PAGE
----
1. Eh, I like it some. I went when I was little, and restarted going in my late 20s to meet women.

              Nowadays it’s more a source of community, food for thought, singing, a badass organ, and a good avenue for charity work.

              But I never went every Sunday.

              1. “a source of community, food for thought, singing, a badass organ, and a good avenue for charity work.”

                LOL Yet my comment was a “fallacy”.

                1. Is it impossible for an organized religion to allow for free thinking?

                  1. Some of the great thinkers of all time were adherents of organized religion, Aquinas and Maimonides for instance.

                    1. Don’t forget the noosphere by Pierre Teilhard de Chardin. You’re living in it, and apparently it’s turning into a lemming-like Borg collective where drones are sent to regurgitate echo chamber memes and ostracize those who do not fall in line with the received orthodoxy.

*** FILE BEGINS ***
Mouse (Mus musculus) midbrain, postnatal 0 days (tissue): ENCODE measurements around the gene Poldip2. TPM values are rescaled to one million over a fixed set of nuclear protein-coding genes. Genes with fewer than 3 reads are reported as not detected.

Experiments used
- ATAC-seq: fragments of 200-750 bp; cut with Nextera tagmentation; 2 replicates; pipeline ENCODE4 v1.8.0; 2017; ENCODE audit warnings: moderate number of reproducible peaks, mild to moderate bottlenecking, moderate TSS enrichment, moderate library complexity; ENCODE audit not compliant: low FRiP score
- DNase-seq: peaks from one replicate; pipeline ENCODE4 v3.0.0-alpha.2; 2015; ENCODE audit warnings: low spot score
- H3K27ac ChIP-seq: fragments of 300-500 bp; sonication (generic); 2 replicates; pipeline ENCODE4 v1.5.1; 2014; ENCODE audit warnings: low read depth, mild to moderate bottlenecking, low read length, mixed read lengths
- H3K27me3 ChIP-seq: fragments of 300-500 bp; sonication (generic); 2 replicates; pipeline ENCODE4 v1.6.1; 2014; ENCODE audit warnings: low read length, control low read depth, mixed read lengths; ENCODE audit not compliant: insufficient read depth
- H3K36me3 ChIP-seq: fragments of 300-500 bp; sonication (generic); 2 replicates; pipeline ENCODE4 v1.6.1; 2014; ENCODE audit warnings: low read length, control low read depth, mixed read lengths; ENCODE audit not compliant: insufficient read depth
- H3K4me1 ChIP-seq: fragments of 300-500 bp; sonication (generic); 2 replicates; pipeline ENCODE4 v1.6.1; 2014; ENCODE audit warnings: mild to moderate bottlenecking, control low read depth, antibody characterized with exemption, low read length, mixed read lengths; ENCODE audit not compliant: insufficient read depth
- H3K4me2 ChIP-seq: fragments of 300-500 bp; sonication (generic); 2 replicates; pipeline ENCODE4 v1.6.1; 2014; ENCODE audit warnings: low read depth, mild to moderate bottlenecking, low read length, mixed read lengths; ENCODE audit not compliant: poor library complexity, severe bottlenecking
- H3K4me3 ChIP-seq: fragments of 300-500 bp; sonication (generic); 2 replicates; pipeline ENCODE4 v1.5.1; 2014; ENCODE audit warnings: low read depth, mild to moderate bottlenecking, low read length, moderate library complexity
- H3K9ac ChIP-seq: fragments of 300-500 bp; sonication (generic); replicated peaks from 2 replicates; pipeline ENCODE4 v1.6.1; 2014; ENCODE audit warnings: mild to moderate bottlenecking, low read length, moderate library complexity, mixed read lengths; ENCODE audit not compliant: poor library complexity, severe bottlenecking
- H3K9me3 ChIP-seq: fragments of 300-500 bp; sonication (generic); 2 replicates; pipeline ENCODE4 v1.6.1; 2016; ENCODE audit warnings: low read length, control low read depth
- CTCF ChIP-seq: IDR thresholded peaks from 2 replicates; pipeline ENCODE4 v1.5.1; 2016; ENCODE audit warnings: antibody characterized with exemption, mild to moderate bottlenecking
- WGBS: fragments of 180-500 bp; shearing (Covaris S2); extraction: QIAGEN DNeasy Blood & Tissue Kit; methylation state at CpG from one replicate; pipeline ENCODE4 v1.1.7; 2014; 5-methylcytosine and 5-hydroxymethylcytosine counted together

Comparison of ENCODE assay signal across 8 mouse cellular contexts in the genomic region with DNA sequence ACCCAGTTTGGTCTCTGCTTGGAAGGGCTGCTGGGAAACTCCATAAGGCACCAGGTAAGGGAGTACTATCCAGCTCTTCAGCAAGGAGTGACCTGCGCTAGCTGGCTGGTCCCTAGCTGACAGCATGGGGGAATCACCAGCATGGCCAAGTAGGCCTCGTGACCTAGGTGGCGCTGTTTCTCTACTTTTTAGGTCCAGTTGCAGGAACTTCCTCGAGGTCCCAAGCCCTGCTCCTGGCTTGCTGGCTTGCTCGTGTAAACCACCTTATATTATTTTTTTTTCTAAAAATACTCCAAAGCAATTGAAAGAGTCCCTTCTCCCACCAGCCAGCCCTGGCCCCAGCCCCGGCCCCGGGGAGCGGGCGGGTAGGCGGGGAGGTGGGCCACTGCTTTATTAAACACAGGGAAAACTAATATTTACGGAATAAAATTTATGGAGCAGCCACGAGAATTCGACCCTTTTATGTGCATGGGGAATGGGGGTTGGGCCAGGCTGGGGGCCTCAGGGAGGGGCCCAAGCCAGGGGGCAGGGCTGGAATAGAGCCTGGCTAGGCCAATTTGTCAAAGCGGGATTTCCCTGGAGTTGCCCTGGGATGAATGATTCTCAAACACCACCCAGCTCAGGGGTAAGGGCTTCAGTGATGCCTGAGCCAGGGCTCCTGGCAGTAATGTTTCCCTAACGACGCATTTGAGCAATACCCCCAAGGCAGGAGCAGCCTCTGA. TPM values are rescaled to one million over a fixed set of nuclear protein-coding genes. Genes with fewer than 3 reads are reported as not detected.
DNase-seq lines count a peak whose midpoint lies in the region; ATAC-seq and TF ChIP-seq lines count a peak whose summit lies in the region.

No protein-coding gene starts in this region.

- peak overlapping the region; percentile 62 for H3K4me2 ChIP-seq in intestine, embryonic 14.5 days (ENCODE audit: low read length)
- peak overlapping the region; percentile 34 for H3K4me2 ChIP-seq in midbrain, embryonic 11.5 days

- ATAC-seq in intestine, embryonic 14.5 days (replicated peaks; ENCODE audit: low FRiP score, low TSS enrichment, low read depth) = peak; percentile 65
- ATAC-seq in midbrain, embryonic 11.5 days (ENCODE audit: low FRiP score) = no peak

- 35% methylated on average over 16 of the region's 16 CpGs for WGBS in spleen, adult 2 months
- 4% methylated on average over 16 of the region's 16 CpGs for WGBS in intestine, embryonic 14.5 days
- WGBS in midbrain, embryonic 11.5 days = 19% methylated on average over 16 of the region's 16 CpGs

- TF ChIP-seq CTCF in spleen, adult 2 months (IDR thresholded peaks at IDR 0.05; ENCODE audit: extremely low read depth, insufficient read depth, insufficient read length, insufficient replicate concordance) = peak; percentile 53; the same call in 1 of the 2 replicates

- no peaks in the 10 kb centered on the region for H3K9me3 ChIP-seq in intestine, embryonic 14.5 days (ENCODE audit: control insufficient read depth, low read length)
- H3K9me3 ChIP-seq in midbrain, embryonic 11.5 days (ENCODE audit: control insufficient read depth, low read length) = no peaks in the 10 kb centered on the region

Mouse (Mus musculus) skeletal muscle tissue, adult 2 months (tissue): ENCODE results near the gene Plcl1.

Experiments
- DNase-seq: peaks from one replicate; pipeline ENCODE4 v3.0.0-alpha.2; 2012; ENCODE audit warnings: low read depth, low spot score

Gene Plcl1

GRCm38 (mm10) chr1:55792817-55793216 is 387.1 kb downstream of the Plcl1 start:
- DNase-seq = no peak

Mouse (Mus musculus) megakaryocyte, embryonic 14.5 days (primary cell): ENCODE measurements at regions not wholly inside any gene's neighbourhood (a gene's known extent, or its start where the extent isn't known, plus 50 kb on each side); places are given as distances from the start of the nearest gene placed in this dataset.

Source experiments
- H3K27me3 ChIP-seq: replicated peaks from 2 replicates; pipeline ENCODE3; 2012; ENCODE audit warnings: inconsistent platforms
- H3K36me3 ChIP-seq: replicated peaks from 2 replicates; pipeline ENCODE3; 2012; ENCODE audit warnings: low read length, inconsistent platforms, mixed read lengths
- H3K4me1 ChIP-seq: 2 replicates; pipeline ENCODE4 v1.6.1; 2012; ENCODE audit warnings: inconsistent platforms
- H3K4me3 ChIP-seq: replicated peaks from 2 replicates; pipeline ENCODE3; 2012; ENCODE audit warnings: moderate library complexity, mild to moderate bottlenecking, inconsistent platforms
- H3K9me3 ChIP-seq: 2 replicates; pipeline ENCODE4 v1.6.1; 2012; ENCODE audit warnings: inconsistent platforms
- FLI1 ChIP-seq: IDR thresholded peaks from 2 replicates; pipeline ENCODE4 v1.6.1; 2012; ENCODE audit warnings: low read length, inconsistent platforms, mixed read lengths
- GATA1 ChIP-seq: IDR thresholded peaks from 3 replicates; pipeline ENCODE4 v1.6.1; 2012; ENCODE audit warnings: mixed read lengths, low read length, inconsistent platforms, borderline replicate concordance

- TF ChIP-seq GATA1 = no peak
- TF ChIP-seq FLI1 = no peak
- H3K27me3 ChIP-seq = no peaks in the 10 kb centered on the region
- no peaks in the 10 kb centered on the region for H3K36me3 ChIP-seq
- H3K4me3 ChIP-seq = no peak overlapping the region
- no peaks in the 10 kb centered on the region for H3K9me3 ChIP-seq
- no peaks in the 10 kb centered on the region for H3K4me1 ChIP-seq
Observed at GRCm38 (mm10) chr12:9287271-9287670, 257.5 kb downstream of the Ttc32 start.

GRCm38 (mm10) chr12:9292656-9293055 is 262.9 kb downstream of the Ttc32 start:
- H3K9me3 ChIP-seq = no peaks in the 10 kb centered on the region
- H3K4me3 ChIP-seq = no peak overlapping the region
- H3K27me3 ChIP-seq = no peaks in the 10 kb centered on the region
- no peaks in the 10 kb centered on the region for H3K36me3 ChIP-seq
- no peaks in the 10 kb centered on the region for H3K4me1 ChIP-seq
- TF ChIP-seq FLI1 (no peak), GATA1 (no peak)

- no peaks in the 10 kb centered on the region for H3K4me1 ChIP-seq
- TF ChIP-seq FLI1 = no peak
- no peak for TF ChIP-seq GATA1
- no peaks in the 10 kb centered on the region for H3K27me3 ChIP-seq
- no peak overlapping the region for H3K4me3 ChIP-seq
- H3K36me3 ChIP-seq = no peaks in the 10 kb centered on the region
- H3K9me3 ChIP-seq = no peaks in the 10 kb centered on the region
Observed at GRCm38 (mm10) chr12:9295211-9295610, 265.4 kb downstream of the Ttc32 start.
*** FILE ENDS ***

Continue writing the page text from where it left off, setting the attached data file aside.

And now, I shall quote a line from The Last Emperor. “Kowtow.”

                    2. The idea that all your opposition are controlled useful idiots has been around for ages.

                      Dehumanizing your opposition continues to reveal political strength and ideological weakness.

                    3. John & Abigail Adams come to mind.

                2. Bob, a lot of that food for thought is analyzing what Jesus said and why he said it.

                  Stop being the faith police.

              2. When I say Unitarian was worse than nothing, what they meant was in terms of Heaven/Hell, not enjoy-ability.

                1. Ah. Well.

                  Nevertheless.

                  😛

      2. C’mon S0.
        Unitarianism, by its very name has naught to do with Christianity.

        1. Look up nontrinitarian Christians. There’s a bunch.

    2. Unitarians aren’t Christians — by definition as they reject the Trinity.